We identified certain industries such as the oil and gas exploration space where users actually had two or more physical workstations - one running Windows, the other running Linux. Both workstations had visual display requirements by the end user and both computers acted on the same reservoir data with applications that while similar in many ways, were still different in their functionalities and purpose.  In oil drilling projects that typically involve millions of dollars in capital investment, the confirmation of expected end results is an asset that far outweigh the costs of a few workstations. Nevertheless, in today’s economic setting, the ability to get the same functionalities at a lower cost is one of many key drivers in helping companies achieve healthy bottom lines.

 

The Proof Point For Virtualization In A Workstation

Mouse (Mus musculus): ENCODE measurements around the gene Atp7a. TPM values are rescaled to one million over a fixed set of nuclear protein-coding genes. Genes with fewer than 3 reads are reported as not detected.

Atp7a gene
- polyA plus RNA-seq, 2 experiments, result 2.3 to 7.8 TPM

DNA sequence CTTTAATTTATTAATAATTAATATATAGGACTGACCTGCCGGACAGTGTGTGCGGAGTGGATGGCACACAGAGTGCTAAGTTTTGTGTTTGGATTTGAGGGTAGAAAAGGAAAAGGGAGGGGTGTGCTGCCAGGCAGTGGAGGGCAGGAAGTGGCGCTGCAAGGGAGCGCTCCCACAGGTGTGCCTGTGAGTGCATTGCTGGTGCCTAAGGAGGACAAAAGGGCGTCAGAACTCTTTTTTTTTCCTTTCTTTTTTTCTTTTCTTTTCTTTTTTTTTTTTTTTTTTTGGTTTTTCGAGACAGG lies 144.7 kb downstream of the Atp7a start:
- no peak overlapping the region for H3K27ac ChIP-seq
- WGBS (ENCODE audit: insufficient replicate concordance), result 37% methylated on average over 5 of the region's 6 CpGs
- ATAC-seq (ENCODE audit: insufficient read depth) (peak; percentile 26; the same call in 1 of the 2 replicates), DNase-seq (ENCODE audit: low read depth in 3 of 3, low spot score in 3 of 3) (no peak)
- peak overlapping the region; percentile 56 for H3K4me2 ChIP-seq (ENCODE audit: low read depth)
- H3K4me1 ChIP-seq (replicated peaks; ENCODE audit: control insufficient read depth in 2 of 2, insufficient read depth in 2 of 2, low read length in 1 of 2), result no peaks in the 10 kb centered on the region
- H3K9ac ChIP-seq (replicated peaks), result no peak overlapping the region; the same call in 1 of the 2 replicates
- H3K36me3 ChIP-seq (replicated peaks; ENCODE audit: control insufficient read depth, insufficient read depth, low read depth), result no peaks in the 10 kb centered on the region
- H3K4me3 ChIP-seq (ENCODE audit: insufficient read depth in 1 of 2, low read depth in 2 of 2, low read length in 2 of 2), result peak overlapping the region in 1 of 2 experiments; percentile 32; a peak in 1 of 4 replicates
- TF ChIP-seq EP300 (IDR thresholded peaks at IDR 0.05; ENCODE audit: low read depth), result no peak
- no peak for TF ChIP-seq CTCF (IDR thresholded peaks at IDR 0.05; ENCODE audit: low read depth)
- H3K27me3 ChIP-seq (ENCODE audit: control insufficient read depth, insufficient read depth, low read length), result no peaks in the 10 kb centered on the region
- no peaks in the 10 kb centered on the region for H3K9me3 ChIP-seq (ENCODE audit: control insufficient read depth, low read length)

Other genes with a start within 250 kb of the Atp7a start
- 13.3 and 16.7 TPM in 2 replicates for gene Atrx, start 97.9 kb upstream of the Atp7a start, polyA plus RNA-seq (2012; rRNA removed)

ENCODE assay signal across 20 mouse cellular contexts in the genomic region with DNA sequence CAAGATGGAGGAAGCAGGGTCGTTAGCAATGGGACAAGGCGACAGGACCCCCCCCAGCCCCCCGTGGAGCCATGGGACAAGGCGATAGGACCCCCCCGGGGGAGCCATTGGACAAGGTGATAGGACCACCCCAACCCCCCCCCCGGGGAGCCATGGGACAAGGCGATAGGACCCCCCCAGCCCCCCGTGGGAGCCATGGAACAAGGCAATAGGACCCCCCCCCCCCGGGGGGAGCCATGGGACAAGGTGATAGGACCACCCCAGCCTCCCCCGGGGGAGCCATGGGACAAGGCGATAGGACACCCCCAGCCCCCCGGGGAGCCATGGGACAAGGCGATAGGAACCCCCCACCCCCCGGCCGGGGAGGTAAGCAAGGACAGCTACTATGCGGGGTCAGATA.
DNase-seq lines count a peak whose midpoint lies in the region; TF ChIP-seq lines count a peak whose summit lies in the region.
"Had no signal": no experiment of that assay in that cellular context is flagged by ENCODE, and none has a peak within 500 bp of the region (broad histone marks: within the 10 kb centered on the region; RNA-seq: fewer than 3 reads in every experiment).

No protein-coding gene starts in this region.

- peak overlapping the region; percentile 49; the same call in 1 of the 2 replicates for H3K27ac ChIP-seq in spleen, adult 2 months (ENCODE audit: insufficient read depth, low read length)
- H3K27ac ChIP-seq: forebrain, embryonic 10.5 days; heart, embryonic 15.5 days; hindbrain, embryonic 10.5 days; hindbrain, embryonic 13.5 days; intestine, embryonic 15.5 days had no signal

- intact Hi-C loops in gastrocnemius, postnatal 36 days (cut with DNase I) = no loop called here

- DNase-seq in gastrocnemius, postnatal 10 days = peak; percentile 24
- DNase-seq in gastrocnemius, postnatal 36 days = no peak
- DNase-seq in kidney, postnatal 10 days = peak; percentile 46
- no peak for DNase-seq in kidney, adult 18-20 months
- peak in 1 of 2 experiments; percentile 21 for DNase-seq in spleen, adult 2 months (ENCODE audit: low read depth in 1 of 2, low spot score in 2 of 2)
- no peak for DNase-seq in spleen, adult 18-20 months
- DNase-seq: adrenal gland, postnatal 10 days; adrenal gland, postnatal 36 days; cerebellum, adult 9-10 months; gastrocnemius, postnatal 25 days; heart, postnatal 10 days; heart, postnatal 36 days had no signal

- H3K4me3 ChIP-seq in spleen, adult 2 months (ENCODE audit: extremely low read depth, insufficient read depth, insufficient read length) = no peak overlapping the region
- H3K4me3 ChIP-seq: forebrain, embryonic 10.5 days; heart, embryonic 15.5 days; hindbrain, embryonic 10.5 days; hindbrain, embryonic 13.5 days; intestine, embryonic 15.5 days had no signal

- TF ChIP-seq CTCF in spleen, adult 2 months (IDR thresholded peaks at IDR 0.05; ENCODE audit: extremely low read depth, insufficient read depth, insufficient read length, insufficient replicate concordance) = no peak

Engineers from Schlumberger, a leading oil field service provider, run performance-demanding applications such as GeoFrame* and Petrel*.  These applications serve to analyze complex geological and geophysical data and determine the viability of potential reservoirs, or to optimize production at existing sites. With GeoFrame running on Linux* and Petrel on Microsoft Windows*, Schlumberger engineers have been using these applications on two separate physical workstations, driving IT spending higher, pushing down user productivity and increasing both power consumption and IT maintenance costs.

 

A New Paradigm For A New Day

 

With the availability of Intel Xeon processor 5500 series-based workstations, game-changing workstation virtualization software such as Parallels Workstation Extreme has opened up new horizons with breakthrough graphics performance with Intel’s latest processor technology. Parallels Workstation Extreme is built on top of the Parallels FastLane Architecture that effectively leverages the full potential of hardware resources such as graphics and networking cards to offer optimal workstation performance.